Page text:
Without really thinking, we do. They are Dr’s, they know it all. But putting all your faith in these special people, especially specialists, is not always a safe option.
We have been going around in circles trying to get more things sorted. Derek’s lungs don’t appear working properly. He gets breathless quickly, when talking, when walking, when laughing. He is now worse than he was a year ago.
We used to walk 5.5km in an hour with no stops. Now he walks that distance in 1 hour 20 minutes and he has to stop.
We are trying to find out why he is going down hill so have asked several medical people to investigate.
We went to a specialist Endocrinologist in June this year. One we have been to several times. We mentioned this reduction in ability, but it was not recorded. He spent a short time with us, discussed things, then wrote a letter to our GP.
This is an important letter as it tells Derek’s GP how he is doing currently with his health and his medication levels.
We have recently changed GP’s as our previous one has recently retired. Therefore the new Dr needs all these specialist notes, to ensure she is treating Derek properly.
At the time of transferring, we decided to get a copy of all of Derek’s GP’s notes from his previous GP to see what had or hadn’t been noted.
What I found floored me.
We all put our faith in the medical profession getting things like medication correct.. But is that faith justified?
To put your all trust in what Specialists say (and they are supposed to be the all knowing Gods of Medicine), has again proven to be very dangerous. Thankfully this time, we ignored what the specialist wrote, and the Dr didn’t bother reading what the specialist wrote. Instead, the Dr asked US what medication Derek was on.
What the letter stated as Derek’s medication was dangerously wrong. This specialist is the one responsible for making note of what Derek’s medication should be on a daily basis to keep him alive.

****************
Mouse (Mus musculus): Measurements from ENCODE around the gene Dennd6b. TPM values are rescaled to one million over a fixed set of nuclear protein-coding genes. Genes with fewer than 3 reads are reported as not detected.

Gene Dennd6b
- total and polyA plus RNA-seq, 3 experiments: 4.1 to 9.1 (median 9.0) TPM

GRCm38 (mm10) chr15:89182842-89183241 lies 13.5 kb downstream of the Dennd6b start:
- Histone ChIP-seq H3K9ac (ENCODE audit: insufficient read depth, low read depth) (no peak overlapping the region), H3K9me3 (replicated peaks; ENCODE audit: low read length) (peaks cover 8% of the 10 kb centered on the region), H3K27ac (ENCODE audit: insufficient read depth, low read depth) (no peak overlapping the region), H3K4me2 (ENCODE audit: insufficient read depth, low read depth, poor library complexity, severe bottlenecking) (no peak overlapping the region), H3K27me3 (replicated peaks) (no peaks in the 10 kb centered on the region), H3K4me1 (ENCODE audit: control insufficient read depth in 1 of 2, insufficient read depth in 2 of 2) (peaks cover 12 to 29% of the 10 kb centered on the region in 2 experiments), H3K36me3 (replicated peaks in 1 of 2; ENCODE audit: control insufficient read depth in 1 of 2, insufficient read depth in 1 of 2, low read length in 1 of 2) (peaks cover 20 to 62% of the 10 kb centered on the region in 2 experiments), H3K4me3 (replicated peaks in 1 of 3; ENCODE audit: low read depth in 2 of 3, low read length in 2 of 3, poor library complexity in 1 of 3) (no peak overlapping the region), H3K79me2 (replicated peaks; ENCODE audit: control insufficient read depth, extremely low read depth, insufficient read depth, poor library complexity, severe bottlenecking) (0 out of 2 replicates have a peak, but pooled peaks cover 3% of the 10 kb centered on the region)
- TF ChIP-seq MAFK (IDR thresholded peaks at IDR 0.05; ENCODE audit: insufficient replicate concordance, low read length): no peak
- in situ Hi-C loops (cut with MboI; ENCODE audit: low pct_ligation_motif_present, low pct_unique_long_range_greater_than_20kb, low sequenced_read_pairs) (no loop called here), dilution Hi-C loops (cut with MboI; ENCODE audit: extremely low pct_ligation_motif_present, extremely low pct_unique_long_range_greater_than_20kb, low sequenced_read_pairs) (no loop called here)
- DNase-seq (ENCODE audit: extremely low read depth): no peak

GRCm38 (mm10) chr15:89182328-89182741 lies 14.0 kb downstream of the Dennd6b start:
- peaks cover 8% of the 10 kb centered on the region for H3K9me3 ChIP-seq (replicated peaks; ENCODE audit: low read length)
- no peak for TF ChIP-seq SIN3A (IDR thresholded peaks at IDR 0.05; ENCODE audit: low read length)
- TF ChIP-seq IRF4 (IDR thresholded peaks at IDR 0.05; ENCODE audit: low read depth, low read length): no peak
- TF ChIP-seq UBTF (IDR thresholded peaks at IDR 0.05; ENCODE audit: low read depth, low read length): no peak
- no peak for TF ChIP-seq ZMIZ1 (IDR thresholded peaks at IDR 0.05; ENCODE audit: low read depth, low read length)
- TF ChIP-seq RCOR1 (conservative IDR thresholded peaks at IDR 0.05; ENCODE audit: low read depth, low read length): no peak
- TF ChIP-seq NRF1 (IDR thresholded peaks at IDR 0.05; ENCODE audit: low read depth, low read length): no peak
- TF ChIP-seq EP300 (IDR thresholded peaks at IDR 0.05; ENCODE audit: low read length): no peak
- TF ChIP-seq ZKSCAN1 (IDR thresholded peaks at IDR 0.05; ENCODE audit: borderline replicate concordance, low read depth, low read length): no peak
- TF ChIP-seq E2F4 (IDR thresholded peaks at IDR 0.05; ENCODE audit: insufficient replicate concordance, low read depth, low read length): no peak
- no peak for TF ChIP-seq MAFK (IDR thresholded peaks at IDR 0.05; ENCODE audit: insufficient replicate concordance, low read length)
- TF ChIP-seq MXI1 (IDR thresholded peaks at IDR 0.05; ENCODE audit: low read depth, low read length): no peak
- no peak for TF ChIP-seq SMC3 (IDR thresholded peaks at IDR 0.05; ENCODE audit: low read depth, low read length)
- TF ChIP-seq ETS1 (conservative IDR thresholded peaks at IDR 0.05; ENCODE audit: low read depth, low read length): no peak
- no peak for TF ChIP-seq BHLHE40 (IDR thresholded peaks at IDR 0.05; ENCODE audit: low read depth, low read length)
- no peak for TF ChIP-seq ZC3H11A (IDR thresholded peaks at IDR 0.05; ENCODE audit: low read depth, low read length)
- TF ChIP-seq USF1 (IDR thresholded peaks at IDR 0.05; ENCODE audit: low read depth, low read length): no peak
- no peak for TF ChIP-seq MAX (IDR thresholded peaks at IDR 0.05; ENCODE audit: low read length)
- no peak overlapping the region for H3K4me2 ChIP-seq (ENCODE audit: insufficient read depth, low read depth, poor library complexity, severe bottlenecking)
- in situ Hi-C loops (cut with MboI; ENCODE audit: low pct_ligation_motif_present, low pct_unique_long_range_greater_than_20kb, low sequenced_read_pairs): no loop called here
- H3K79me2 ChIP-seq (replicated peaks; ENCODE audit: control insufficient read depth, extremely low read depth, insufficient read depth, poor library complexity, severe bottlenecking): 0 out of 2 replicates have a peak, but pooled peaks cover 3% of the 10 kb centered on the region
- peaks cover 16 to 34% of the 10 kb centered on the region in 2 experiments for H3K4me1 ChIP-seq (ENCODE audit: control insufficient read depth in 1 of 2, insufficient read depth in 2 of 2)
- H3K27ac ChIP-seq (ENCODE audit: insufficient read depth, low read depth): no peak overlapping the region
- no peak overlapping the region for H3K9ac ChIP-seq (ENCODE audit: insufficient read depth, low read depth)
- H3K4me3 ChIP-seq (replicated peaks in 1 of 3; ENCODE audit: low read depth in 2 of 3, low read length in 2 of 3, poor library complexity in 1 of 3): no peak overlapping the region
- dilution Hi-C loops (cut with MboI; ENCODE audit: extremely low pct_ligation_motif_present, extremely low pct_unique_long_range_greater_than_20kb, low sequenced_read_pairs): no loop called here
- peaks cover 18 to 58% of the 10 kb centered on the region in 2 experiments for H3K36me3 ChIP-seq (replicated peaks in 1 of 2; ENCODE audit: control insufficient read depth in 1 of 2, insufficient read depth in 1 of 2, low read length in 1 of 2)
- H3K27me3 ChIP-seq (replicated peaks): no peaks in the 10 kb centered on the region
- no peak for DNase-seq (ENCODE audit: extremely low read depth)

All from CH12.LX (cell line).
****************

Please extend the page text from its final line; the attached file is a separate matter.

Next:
According to the latest letter to our GP (and the one that the hospital would read to confirm dosage) The letter states ….Hydrocortisone is 10 (5 at lunch, 5 at dinner)….
If Derek took that low a dose he would not be conscious to take HC at lunch time on the 2nd day. He takes 10mg in the morning (6am) rolls over to let it kick in, then takes another 5 before lunch time, and another 5mg at 4pm.
Derek has had blood tests done at 8am before his morning dose of HC and it was found that he had a level of 9nml/L in his system, the absolute minimum a normal person should have is 250nml/L. It should actually be in the 500’s at that hour. Less than that and you are probably in crisis.
Taking 5mg at lunch time, then 5 in the late afternoon would not be enough to keep him alive for more than a few of days, and those would be a major struggle to stay conscious.
Taking Hydrocortisone is not like eating extra food. You can’t take your normal dose one day, stay in bed all day, and store it up, to use when needed another day. It peaks at 2 hours post taking, and only lasts in the system for 4-6 hours. Once that 4-6 hours is up you start to go down hill until you take your next dose.
Derek cannot get out of bed in the morning except to struggle to the toilet if he hasn’t taken any HC.
And the kicker is, the less HC you have in your system, the quicker you use it up as your body starts fighting to cope, so it use up what it has to function pretty quickly.
So putting on a legal document that he is only on 10mg a day when he struggles to stay out of crisis on 20mg, is a medical misadventure waiting to happen.
NEVER PUT ALL YOUR TRUST IN YOUR DR. Always get a copy of your medical notes, and check them for accuracy. They have a habit of not recording everything you say, interpreting it how they want so it fits the book, or just brushing it off. Or worse, not checking their own notes, when writing to inform others of important information.
There is no excuse for getting critical details wrong when it could seriously harm someone